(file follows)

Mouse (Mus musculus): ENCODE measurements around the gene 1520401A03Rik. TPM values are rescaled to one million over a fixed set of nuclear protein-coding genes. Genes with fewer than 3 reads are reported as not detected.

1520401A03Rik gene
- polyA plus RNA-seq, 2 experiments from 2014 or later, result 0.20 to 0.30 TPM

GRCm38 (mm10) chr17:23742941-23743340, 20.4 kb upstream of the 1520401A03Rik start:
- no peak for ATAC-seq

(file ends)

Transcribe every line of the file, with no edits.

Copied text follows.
Mouse (Mus musculus): ENCODE measurements around the gene 1520401A03Rik. TPM values are rescaled to one million over a fixed set of nuclear protein-coding genes. Genes with fewer than 3 reads are reported as not detected.

1520401A03Rik gene
- polyA plus RNA-seq, 2 experiments from 2014 or later, result 0.20 to 0.30 TPM

GRCm38 (mm10) chr17:23742941-23743340, 20.4 kb upstream of the 1520401A03Rik start:
- no peak for ATAC-seq